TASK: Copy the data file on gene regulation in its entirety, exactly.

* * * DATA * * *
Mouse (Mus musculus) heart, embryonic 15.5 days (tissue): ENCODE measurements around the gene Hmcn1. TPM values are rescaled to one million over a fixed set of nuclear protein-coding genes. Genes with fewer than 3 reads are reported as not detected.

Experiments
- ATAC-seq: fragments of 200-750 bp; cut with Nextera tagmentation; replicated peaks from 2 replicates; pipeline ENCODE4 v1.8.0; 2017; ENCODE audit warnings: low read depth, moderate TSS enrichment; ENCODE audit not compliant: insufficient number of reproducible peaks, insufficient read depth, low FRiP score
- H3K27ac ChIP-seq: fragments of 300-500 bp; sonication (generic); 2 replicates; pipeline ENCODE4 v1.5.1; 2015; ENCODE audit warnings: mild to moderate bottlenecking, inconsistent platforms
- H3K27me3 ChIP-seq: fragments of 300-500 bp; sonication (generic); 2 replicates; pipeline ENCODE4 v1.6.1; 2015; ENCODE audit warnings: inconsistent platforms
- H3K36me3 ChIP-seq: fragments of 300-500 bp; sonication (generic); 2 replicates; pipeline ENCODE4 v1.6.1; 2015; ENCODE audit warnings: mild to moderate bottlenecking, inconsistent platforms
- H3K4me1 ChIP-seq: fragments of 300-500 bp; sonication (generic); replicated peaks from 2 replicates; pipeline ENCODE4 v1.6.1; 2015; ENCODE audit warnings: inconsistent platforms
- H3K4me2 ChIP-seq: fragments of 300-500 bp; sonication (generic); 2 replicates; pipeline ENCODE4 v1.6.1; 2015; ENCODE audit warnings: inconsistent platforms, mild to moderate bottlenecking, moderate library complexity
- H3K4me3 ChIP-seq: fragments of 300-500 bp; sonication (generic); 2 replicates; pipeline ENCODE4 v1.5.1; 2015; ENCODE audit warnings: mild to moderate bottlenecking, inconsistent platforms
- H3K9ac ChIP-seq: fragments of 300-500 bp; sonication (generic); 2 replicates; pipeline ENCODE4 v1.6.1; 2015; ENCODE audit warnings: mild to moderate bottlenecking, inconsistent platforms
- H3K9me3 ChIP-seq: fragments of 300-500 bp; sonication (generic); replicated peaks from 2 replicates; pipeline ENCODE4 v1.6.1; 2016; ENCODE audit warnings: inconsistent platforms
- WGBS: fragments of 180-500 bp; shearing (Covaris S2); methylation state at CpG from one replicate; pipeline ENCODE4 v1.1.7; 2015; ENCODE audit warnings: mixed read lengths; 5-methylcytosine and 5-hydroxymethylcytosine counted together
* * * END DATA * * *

Mouse (Mus musculus) heart, embryonic 15.5 days (tissue): ENCODE measurements around the gene Hmcn1. TPM values are rescaled to one million over a fixed set of nuclear protein-coding genes. Genes with fewer than 3 reads are reported as not detected.

Experiments
- ATAC-seq: fragments of 200-750 bp; cut with Nextera tagmentation; replicated peaks from 2 replicates; pipeline ENCODE4 v1.8.0; 2017; ENCODE audit warnings: low read depth, moderate TSS enrichment; ENCODE audit not compliant: insufficient number of reproducible peaks, insufficient read depth, low FRiP score
- H3K27ac ChIP-seq: fragments of 300-500 bp; sonication (generic); 2 replicates; pipeline ENCODE4 v1.5.1; 2015; ENCODE audit warnings: mild to moderate bottlenecking, inconsistent platforms
- H3K27me3 ChIP-seq: fragments of 300-500 bp; sonication (generic); 2 replicates; pipeline ENCODE4 v1.6.1; 2015; ENCODE audit warnings: inconsistent platforms
- H3K36me3 ChIP-seq: fragments of 300-500 bp; sonication (generic); 2 replicates; pipeline ENCODE4 v1.6.1; 2015; ENCODE audit warnings: mild to moderate bottlenecking, inconsistent platforms
- H3K4me1 ChIP-seq: fragments of 300-500 bp; sonication (generic); replicated peaks from 2 replicates; pipeline ENCODE4 v1.6.1; 2015; ENCODE audit warnings: inconsistent platforms
- H3K4me2 ChIP-seq: fragments of 300-500 bp; sonication (generic); 2 replicates; pipeline ENCODE4 v1.6.1; 2015; ENCODE audit warnings: inconsistent platforms, mild to moderate bottlenecking, moderate library complexity
- H3K4me3 ChIP-seq: fragments of 300-500 bp; sonication (generic); 2 replicates; pipeline ENCODE4 v1.5.1; 2015; ENCODE audit warnings: mild to moderate bottlenecking, inconsistent platforms
- H3K9ac ChIP-seq: fragments of 300-500 bp; sonication (generic); 2 replicates; pipeline ENCODE4 v1.6.1; 2015; ENCODE audit warnings: mild to moderate bottlenecking, inconsistent platforms
- H3K9me3 ChIP-seq: fragments of 300-500 bp; sonication (generic); replicated peaks from 2 replicates; pipeline ENCODE4 v1.6.1; 2016; ENCODE audit warnings: inconsistent platforms
- WGBS: fragments of 180-500 bp; shearing (Covaris S2); methylation state at CpG from one replicate; pipeline ENCODE4 v1.1.7; 2015; ENCODE audit warnings: mixed read lengths; 5-methylcytosine and 5-hydroxymethylcytosine counted together